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Am J Health Behav. 2020 Jan 1;44(1):13-17. doi: 10.5993/AJHB.44.1.2.

49,000 Avocado Cutting Injuries.

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Assistant Professor, Department of Global and Community Health, George Mason University, Fairfax, VA;, Email:
Student, Eastern Virginia Medical School, Norfolk, VA.
Research Associate Professor, Department of Behavioral Sciences/Health Education, Rollins School of Public Health, Emory University, Atlanta, GA.
Dean, School of Public Health, University of North Texas Health Science Center, Fort Worth, TX.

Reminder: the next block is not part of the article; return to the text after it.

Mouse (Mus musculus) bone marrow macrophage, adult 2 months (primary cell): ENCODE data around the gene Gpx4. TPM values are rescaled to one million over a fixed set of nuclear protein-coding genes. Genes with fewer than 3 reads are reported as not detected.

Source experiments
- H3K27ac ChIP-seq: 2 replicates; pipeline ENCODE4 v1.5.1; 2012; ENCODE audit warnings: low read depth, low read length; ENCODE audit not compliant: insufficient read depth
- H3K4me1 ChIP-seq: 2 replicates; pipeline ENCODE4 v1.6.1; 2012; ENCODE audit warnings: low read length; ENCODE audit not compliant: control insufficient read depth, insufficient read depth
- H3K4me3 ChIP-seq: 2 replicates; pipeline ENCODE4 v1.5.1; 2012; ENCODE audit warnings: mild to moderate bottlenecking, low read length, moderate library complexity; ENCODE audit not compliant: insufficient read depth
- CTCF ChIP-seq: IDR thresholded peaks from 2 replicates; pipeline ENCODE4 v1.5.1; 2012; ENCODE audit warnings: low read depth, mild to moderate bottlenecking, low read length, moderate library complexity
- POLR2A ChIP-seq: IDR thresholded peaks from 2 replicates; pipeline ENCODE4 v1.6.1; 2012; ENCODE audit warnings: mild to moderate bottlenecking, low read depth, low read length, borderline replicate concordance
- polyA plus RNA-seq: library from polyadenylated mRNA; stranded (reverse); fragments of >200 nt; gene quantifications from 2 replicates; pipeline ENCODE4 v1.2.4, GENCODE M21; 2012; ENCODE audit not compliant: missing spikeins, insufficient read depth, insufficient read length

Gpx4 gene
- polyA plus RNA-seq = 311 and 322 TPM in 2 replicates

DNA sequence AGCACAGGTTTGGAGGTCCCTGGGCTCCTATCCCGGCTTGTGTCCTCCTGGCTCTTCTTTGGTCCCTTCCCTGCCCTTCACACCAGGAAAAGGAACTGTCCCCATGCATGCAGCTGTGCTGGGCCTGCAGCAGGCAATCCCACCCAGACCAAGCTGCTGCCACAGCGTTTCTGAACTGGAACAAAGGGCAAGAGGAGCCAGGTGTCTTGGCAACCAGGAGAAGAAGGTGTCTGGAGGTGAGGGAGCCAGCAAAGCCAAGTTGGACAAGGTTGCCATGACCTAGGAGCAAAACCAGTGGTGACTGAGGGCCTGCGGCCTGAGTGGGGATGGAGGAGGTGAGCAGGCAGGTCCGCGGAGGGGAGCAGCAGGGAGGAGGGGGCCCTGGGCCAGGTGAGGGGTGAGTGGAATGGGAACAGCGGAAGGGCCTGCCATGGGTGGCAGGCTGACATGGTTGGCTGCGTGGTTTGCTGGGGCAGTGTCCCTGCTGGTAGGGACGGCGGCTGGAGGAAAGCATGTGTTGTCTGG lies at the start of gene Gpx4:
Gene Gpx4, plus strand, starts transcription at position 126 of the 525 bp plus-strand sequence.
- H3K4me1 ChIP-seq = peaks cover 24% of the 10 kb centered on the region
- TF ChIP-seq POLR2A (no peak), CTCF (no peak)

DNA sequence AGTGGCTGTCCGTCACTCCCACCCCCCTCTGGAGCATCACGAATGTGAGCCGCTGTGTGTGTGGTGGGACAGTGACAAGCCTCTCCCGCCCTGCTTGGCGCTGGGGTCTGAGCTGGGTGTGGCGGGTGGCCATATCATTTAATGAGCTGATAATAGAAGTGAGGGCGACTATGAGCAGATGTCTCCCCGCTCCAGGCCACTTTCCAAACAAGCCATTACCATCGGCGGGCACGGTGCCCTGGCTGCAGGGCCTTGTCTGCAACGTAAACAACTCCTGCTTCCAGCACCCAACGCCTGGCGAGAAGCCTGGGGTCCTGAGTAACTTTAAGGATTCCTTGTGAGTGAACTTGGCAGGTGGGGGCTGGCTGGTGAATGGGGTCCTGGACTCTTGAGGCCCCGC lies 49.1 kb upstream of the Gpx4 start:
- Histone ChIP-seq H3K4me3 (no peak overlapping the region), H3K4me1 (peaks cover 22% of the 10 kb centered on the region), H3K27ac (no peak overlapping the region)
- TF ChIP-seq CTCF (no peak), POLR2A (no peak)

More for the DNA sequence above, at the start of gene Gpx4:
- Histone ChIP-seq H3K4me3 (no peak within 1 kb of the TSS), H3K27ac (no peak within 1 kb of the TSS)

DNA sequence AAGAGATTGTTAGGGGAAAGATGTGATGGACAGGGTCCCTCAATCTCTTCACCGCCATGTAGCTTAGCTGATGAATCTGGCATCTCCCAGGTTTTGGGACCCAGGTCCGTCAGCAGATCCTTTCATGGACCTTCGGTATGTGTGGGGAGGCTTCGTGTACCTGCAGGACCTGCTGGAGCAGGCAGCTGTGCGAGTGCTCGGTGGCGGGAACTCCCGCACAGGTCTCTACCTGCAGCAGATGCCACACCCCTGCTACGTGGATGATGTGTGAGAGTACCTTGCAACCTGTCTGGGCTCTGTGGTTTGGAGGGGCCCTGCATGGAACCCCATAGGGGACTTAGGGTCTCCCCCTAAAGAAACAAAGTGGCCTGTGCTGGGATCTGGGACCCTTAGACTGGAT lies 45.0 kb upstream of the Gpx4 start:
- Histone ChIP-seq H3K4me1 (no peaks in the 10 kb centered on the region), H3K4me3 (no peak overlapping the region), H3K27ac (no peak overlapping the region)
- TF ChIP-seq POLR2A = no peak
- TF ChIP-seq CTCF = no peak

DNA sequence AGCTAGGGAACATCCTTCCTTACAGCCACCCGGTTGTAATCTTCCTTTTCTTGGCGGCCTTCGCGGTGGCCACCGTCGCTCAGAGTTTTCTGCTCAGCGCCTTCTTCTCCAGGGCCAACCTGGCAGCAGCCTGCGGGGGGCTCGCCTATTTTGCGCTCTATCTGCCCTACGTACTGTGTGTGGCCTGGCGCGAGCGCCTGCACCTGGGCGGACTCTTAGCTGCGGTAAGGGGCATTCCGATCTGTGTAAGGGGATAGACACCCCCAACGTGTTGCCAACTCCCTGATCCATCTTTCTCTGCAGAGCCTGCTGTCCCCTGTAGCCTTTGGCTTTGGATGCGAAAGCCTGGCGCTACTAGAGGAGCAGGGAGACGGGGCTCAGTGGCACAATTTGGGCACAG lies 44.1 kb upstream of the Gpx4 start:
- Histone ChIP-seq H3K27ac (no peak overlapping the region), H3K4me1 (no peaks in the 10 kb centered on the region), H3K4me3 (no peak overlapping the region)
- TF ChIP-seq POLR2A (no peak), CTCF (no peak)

Objectives: In the United States (US), avocado consumption has increased dramatically since the year 2000. Despite media attention concerning injuries resulting from cutting or pitting avocados, such injuries have not been monitored systematically. The current study is the first to estimate the number of people with avocado cutting injuries presenting to US hospital emergency departments. Methods: We utilized cross-sectional data from the US Consumer Product Safety Commission's (CPSC) National Electronic Injury Surveillance System (NEISS). We used keyword searches of case narrative text to identify avocado cutting and pitting injuries from 2000 to 2017. Sampling weights were applied to generate national estimates of avocado cutting injuries. Results: From 2000 to 2017, there were an estimated 49,331 avocado cutting injuries presenting to US emergency departments (95% CI 34,178-64,483). The increase in these injuries appears to coincide with increases in per capita avocado consumption. Avocado cutting injuries now constitute nearly 2% of knife-related injuries presenting to US hospital emergency departments. Conclusions: Due to the increase in avocado cutting injuries and the severity of these injuries, more systematic surveillance is needed as well as improved safety measures.


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